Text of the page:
John Higgins 7-10 Mark Williams: Hungry Williams holds the advantage midway through World Championship final

Mark Williams holds a 10-7 overnight advantage against John Higgins, despite not going to bed until the early hours of the morning after his tense semi-final victory over Barry Hawkins.

Fuelled by fast food and sugary snacks

Williams tweeted at 2:15am saying he was enjoying a kebab and chips from the local takeaway, despite stating he "needs a good night of sleep" and "would lose 18-0 to Higgins if he played again now" after the late victory over Hawkins which concluded just before midnight.

The two-time world champion opened up an early 4-0 advantage without ever really hitting top gear. Higgins misses a series of chances whilst Williams was able to keep notching tallies against his name, energised by a snack of chocolate and sweets after frame two, a treat for an impressive triple plant in the second and potting a pink with his eyes closed in the third. Higgins made a half-century in the fourth before Williams stole the frame on the colours before the mid-session interval.

That break proved to be crucial for the Scotsman as he recomposed to manufacture a 119 and finally get off the mark. Williams responded with 95 to go 5-1 ahead and already the end of the session looked critical despite so many frames still to be played in this battle of the veterans.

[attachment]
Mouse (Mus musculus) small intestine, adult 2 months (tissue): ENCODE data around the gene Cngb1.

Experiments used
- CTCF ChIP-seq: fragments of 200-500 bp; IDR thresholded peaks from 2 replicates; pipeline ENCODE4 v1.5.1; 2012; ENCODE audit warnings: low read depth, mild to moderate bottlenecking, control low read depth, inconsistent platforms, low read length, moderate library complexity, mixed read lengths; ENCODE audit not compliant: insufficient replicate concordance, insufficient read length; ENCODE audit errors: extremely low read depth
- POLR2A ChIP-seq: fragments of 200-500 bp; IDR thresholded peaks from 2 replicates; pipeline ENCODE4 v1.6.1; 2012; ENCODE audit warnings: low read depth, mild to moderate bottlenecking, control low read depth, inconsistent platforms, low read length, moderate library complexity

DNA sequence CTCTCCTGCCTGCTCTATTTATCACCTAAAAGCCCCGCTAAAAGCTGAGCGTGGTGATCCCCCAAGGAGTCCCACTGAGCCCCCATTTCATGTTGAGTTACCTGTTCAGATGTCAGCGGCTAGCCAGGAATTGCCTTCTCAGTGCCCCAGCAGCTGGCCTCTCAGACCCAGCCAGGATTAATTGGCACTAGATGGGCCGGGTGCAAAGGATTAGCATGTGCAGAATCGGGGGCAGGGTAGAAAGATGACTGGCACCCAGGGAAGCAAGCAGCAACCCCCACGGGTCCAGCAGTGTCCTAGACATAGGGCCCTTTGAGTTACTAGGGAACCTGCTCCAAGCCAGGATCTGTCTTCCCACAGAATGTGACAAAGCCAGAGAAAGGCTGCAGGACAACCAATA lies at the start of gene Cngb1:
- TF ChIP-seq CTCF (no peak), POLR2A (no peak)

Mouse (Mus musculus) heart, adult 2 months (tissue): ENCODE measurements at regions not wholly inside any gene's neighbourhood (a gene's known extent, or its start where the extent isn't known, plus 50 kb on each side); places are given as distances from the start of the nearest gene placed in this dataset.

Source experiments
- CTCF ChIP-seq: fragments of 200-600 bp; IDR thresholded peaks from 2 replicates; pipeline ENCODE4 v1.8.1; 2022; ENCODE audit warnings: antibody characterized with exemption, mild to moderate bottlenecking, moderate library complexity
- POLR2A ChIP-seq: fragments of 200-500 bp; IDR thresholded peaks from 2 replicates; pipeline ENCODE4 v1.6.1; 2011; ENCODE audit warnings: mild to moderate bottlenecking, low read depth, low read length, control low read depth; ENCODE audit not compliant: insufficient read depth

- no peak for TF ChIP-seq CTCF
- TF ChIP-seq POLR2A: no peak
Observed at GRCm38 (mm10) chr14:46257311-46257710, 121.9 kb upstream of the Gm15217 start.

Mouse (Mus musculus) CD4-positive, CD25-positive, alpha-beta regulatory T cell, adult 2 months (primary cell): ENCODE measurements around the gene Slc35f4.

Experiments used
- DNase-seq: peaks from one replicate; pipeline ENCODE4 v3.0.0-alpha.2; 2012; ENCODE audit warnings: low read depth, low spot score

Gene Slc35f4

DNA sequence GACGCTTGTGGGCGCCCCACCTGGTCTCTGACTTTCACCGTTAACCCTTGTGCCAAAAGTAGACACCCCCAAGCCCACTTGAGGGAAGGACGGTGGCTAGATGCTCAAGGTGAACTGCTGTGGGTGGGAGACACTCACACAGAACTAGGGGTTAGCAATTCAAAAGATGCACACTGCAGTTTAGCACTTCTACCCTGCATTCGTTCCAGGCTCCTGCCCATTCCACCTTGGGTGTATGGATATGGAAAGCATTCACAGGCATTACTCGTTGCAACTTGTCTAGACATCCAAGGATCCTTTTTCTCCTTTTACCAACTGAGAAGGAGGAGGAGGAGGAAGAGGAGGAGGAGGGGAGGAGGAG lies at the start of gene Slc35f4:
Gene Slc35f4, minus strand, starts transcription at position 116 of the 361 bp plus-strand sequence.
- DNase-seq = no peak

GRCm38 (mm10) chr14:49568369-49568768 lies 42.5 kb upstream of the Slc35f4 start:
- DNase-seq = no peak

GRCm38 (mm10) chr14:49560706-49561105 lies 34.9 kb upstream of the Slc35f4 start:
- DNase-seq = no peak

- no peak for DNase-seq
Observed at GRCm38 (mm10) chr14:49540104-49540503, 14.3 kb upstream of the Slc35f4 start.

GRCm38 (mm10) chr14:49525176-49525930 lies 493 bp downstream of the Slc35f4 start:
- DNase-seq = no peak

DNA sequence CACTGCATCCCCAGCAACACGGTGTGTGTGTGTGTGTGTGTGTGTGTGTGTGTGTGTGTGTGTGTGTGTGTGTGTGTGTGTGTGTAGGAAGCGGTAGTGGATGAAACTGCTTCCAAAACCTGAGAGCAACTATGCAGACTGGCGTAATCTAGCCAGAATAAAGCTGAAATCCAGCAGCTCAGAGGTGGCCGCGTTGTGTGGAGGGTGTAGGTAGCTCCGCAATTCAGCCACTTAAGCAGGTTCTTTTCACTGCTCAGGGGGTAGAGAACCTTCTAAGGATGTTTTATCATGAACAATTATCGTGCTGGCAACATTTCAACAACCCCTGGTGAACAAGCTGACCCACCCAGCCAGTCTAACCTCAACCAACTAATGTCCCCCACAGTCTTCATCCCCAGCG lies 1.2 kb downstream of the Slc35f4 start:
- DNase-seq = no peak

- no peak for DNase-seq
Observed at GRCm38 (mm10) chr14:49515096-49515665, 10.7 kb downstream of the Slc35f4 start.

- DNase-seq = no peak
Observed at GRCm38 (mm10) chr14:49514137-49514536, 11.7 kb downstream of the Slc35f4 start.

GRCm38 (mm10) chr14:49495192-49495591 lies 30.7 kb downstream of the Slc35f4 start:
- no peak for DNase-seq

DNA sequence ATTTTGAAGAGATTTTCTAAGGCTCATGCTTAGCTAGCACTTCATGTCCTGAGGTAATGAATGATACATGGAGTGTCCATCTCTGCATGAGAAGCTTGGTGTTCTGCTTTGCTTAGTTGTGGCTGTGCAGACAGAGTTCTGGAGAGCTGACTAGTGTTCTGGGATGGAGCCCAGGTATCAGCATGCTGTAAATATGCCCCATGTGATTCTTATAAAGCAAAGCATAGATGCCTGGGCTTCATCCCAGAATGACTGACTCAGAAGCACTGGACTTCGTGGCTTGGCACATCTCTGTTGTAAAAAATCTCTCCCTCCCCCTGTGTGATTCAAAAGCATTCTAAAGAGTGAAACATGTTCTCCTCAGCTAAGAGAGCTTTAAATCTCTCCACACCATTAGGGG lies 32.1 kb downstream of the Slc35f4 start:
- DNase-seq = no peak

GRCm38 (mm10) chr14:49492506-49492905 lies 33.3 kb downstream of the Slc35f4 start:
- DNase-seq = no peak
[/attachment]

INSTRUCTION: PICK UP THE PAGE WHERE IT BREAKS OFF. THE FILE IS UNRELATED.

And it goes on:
Yet Higgins ensured the contest would remain tightly poised, formulating 46 and then 52 in frame seven before winning a scrappy final frame of the session with another half-century break.

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Higgins fights back before late Williams rally

The duo started the evening period with numerous errors before a clearance of 72 from Williams created a sense of deja-vu for the Scotsman at the start of the session. Yet Higgins finally found some luck as more missed chances from the duo fell in the favour of the four-time world champion, taking frame ten with a break of 51, before a similar story unfolded in the eleventh with Higgins producing an impressive 127 to move within one frame of the Welshman.

The 6-5 scoreline was synonymous with how little there was to choose between the world number five and world number seven. At that point, Williams had potted just one more ball in the whole competition than Higgins as he prepared for his 100th frame of the competition, just two more than his higher-ranked opponent. Yet that century proved lucky for Williams who took advantage of a missed red by Higgins to extend his lead once again.

Both players had struggled with their long potting, particularly Higgins who was scoring at 38% before frame 13. Yet it was a long miss from Williams before a distant pot from Higgins that set the Scotsman up for a winning break of 56 before drawing level for the first time in the contest with a contribution of 117 after an unfortunate in-off from the Welshman.

After winning just three of the last ten frames, Williams had to issue a response and he did just that with breaks of 118 and 64 after Higgins missed a straightforward black mid-break in the latter. The last frame again looked to be an important one in the context of the final and it was Williams who cleared up after Higgins inadvertently potted the brown to go 10-7 ahead overnight.